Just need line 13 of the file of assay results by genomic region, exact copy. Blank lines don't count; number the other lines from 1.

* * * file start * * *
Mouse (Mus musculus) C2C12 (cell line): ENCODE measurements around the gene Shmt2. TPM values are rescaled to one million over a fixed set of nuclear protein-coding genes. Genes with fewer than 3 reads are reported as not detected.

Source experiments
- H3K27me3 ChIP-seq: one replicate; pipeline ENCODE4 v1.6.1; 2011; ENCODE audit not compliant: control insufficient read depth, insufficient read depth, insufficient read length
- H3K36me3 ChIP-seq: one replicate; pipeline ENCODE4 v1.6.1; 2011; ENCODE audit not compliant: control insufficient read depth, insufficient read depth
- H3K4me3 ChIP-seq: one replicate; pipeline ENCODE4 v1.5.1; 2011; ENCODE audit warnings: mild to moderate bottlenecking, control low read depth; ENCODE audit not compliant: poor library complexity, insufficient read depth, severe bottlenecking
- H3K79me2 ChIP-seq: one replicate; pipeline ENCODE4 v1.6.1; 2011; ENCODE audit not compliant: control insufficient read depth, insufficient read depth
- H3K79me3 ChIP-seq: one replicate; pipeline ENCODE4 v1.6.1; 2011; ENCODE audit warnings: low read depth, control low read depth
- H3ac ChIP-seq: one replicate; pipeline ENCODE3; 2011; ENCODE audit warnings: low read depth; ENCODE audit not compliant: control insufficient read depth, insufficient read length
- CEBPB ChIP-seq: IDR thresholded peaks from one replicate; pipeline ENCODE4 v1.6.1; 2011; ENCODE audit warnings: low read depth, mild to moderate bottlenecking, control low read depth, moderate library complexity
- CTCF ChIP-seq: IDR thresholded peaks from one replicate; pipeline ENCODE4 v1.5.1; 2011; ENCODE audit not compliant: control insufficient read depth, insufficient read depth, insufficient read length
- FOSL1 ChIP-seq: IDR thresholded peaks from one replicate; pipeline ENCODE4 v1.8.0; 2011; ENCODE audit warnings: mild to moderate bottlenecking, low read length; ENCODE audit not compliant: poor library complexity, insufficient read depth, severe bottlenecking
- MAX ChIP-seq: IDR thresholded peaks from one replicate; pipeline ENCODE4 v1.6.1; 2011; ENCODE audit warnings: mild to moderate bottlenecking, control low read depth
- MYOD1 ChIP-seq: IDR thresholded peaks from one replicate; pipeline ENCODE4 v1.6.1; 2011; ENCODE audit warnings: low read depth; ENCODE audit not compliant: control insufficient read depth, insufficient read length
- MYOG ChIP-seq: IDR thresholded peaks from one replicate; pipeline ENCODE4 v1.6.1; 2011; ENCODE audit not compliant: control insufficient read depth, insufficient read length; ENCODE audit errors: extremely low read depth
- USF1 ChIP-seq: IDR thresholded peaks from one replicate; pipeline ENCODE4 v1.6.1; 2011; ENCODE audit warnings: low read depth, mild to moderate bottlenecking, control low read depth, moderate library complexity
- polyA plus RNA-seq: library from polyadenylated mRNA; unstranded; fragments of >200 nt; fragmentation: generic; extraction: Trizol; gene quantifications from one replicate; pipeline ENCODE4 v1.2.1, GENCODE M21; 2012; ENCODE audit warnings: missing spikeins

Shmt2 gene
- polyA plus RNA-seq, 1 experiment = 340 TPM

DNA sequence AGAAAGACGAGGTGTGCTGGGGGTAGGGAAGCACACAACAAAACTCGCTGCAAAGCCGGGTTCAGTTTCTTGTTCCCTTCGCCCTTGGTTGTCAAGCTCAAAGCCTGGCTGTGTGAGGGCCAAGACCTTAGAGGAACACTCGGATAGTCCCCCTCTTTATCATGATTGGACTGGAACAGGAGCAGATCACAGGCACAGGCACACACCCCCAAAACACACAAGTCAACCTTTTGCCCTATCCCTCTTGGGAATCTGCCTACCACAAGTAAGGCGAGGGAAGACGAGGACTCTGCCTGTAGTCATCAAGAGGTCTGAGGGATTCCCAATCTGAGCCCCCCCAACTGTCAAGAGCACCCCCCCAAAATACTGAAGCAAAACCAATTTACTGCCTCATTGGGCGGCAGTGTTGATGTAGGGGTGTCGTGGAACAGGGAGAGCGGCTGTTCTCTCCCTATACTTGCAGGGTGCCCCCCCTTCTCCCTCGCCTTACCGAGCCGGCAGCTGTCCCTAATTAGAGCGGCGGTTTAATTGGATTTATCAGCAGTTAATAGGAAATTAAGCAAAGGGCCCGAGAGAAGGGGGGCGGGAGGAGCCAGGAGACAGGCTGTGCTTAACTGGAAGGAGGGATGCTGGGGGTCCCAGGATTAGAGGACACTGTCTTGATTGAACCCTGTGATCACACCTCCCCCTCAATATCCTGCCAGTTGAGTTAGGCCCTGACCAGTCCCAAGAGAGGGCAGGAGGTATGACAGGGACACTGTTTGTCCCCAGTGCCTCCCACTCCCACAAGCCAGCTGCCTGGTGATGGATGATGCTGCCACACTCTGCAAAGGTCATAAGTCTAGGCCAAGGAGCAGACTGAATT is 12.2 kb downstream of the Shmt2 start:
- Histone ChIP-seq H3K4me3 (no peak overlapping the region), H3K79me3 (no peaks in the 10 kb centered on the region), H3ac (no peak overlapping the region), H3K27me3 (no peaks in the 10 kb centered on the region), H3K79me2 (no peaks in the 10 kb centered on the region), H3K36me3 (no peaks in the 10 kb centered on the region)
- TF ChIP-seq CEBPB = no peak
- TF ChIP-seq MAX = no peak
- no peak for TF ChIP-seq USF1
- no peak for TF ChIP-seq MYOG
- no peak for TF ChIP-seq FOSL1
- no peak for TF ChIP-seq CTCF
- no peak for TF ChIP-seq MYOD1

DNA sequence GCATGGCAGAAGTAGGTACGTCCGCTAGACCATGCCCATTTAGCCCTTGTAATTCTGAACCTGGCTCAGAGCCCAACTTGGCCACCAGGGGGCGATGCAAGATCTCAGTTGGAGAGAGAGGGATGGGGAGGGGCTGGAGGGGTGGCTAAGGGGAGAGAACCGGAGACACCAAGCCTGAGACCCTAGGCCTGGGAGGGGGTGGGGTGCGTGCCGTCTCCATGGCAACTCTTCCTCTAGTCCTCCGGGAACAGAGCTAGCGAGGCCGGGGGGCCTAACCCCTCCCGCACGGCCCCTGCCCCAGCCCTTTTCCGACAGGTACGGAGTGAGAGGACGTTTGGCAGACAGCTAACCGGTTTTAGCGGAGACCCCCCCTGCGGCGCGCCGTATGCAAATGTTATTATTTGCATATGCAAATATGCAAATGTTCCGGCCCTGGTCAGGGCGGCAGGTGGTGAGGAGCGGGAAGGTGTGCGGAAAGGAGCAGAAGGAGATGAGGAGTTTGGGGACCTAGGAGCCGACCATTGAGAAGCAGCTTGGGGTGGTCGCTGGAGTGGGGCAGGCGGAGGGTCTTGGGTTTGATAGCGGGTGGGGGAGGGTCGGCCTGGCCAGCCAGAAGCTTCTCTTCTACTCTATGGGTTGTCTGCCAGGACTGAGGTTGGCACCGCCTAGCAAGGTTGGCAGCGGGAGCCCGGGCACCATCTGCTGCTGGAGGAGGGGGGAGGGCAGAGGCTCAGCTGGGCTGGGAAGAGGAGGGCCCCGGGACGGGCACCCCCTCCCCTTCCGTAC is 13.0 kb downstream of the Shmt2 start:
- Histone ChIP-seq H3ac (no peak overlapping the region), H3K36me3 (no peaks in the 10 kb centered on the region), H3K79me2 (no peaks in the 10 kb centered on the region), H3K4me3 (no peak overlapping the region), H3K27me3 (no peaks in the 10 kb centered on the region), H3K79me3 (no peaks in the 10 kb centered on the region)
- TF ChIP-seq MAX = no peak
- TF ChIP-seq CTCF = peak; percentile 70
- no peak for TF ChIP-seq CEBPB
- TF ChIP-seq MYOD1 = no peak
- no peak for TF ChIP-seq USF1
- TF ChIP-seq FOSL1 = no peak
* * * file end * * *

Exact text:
- MYOD1 ChIP-seq: IDR thresholded peaks from one replicate; pipeline ENCODE4 v1.6.1; 2011; ENCODE audit warnings: low read depth; ENCODE audit not compliant: control insufficient read depth, insufficient read length